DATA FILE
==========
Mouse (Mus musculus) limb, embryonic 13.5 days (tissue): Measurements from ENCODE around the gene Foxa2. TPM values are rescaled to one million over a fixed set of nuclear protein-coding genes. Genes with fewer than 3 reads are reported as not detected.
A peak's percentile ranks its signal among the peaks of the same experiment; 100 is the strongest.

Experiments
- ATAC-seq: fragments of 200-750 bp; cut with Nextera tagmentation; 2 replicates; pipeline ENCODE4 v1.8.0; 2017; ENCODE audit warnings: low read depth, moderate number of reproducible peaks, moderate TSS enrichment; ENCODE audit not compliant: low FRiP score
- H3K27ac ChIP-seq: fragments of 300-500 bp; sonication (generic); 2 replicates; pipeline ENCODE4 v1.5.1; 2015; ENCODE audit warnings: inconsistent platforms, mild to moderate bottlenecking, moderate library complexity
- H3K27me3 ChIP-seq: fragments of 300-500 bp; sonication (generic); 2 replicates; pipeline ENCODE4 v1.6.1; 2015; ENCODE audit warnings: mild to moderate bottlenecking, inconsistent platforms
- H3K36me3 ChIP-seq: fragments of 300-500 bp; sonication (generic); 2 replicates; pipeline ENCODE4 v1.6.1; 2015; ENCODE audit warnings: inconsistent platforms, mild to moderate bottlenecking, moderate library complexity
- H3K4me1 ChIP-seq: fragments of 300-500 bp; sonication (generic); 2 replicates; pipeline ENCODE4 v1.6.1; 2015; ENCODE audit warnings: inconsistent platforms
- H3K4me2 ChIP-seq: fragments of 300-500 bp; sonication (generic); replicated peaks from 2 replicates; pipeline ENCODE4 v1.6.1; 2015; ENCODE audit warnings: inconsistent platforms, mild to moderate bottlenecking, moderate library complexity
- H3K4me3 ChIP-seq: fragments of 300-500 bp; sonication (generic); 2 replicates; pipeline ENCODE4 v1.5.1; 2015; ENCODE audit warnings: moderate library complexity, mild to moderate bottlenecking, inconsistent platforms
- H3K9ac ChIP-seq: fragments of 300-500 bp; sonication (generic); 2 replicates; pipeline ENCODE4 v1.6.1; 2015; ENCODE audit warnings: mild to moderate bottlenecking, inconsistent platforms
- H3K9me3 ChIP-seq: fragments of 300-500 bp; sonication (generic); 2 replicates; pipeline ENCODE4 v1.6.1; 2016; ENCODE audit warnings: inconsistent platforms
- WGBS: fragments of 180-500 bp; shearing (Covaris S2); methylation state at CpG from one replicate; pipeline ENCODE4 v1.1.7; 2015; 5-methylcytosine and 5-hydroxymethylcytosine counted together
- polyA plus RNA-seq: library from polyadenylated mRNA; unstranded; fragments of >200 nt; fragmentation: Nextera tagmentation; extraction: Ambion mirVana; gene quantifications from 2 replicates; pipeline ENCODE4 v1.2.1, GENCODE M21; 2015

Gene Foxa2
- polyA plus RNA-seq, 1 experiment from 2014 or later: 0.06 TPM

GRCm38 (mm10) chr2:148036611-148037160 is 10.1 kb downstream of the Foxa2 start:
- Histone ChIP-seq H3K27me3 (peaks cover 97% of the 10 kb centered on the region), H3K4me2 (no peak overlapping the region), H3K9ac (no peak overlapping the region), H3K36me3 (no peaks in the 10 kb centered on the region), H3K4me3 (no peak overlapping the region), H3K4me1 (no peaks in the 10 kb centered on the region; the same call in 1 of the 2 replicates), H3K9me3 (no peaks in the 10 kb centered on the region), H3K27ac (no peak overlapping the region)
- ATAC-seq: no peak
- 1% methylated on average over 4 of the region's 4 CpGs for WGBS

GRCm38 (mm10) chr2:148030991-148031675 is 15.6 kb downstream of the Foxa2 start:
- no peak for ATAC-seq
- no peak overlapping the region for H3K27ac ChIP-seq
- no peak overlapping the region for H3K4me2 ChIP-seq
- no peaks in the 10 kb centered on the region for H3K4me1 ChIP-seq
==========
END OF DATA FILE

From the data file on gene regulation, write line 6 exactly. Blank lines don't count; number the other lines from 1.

- H3K27me3 ChIP-seq: fragments of 300-500 bp; sonication (generic); 2 replicates; pipeline ENCODE4 v1.6.1; 2015; ENCODE audit warnings: mild to moderate bottlenecking, inconsistent platforms